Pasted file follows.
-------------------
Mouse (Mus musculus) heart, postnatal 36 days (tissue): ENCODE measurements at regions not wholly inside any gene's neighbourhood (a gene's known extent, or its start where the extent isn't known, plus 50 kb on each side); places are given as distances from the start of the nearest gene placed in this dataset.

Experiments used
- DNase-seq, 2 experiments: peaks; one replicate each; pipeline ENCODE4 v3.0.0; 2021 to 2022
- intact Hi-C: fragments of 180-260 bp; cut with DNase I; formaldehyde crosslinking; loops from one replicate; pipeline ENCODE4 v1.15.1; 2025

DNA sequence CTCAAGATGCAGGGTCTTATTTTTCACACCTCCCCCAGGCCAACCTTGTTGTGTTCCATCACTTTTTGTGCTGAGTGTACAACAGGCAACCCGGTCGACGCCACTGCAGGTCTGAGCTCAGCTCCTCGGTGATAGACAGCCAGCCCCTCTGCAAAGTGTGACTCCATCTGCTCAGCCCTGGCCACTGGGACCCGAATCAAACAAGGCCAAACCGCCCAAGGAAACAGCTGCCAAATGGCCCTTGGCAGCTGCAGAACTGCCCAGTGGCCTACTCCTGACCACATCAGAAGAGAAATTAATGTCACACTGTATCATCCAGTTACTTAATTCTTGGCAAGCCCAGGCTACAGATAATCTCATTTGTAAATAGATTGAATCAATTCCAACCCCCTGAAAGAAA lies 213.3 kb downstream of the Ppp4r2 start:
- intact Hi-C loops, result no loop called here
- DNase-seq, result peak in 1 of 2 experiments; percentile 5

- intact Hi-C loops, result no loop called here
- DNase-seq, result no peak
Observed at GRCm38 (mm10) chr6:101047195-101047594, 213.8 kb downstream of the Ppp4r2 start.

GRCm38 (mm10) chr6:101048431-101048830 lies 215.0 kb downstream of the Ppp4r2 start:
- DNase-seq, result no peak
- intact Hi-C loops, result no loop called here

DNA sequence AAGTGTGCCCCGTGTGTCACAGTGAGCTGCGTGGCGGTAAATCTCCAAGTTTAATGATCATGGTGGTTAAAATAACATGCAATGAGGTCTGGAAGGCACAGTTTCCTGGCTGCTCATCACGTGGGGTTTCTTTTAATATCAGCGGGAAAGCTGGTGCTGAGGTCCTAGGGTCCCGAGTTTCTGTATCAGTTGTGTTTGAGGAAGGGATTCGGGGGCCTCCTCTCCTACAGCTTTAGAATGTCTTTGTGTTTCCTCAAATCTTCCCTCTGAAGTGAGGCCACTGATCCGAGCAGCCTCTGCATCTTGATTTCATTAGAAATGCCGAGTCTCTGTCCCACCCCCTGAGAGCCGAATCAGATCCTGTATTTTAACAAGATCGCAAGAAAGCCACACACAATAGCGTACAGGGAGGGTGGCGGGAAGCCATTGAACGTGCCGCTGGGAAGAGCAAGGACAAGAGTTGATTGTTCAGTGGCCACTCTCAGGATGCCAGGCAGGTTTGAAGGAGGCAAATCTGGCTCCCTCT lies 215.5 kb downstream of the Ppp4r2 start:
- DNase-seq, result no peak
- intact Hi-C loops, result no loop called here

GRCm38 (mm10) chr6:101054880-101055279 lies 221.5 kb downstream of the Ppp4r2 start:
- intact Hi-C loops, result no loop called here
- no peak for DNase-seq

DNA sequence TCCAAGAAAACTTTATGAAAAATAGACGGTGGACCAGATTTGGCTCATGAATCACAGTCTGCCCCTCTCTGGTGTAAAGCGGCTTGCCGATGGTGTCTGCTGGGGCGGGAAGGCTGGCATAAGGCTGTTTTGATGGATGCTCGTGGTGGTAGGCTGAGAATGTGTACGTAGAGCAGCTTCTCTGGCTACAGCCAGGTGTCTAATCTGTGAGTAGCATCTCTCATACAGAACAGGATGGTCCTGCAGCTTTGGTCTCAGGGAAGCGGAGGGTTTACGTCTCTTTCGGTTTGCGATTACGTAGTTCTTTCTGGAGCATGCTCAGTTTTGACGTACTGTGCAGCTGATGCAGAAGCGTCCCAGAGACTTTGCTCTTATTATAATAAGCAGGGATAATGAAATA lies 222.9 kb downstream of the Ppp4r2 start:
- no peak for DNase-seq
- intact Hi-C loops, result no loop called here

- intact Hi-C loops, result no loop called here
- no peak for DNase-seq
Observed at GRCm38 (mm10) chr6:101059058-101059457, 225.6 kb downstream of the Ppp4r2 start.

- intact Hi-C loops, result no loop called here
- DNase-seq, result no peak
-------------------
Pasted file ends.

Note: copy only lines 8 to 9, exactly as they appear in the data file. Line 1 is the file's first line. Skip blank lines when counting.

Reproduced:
- intact Hi-C loops, result no loop called here
- DNase-seq, result no peak